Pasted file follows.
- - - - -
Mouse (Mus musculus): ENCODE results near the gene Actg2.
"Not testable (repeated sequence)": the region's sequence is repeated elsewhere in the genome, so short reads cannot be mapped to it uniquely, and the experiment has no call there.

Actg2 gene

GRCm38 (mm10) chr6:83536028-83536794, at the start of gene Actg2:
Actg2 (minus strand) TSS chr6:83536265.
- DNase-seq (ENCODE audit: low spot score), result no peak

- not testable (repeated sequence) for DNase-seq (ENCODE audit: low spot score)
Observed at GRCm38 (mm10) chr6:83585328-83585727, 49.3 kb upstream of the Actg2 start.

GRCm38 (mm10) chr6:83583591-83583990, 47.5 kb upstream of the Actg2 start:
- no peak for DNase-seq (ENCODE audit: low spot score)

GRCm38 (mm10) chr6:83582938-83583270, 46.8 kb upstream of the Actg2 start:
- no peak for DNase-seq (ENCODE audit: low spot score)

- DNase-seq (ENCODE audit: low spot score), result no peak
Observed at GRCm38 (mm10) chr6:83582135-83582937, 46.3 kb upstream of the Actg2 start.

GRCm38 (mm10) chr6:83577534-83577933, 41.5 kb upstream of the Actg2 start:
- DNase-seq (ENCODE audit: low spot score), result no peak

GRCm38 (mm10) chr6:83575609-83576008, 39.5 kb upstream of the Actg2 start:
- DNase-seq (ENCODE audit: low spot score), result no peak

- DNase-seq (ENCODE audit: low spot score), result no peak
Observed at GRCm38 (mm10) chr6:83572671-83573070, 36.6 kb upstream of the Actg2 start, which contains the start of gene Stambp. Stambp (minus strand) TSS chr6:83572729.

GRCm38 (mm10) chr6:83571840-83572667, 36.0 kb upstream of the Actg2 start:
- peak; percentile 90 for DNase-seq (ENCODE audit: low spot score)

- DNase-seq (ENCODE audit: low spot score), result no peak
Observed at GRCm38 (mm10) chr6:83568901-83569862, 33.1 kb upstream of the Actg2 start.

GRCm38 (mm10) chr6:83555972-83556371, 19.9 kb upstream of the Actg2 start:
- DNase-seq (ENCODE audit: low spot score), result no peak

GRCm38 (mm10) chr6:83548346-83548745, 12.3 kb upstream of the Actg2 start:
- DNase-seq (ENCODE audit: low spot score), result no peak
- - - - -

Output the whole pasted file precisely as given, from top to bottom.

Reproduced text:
Mouse (Mus musculus): ENCODE results near the gene Actg2.
"Not testable (repeated sequence)": the region's sequence is repeated elsewhere in the genome, so short reads cannot be mapped to it uniquely, and the experiment has no call there.

Actg2 gene

GRCm38 (mm10) chr6:83536028-83536794, at the start of gene Actg2:
Actg2 (minus strand) TSS chr6:83536265.
- DNase-seq (ENCODE audit: low spot score), result no peak

- not testable (repeated sequence) for DNase-seq (ENCODE audit: low spot score)
Observed at GRCm38 (mm10) chr6:83585328-83585727, 49.3 kb upstream of the Actg2 start.

GRCm38 (mm10) chr6:83583591-83583990, 47.5 kb upstream of the Actg2 start:
- no peak for DNase-seq (ENCODE audit: low spot score)

GRCm38 (mm10) chr6:83582938-83583270, 46.8 kb upstream of the Actg2 start:
- no peak for DNase-seq (ENCODE audit: low spot score)

- DNase-seq (ENCODE audit: low spot score), result no peak
Observed at GRCm38 (mm10) chr6:83582135-83582937, 46.3 kb upstream of the Actg2 start.

GRCm38 (mm10) chr6:83577534-83577933, 41.5 kb upstream of the Actg2 start:
- DNase-seq (ENCODE audit: low spot score), result no peak

GRCm38 (mm10) chr6:83575609-83576008, 39.5 kb upstream of the Actg2 start:
- DNase-seq (ENCODE audit: low spot score), result no peak

- DNase-seq (ENCODE audit: low spot score), result no peak
Observed at GRCm38 (mm10) chr6:83572671-83573070, 36.6 kb upstream of the Actg2 start, which contains the start of gene Stambp. Stambp (minus strand) TSS chr6:83572729.

GRCm38 (mm10) chr6:83571840-83572667, 36.0 kb upstream of the Actg2 start:
- peak; percentile 90 for DNase-seq (ENCODE audit: low spot score)

- DNase-seq (ENCODE audit: low spot score), result no peak
Observed at GRCm38 (mm10) chr6:83568901-83569862, 33.1 kb upstream of the Actg2 start.

GRCm38 (mm10) chr6:83555972-83556371, 19.9 kb upstream of the Actg2 start:
- DNase-seq (ENCODE audit: low spot score), result no peak

GRCm38 (mm10) chr6:83548346-83548745, 12.3 kb upstream of the Actg2 start:
- DNase-seq (ENCODE audit: low spot score), result no peak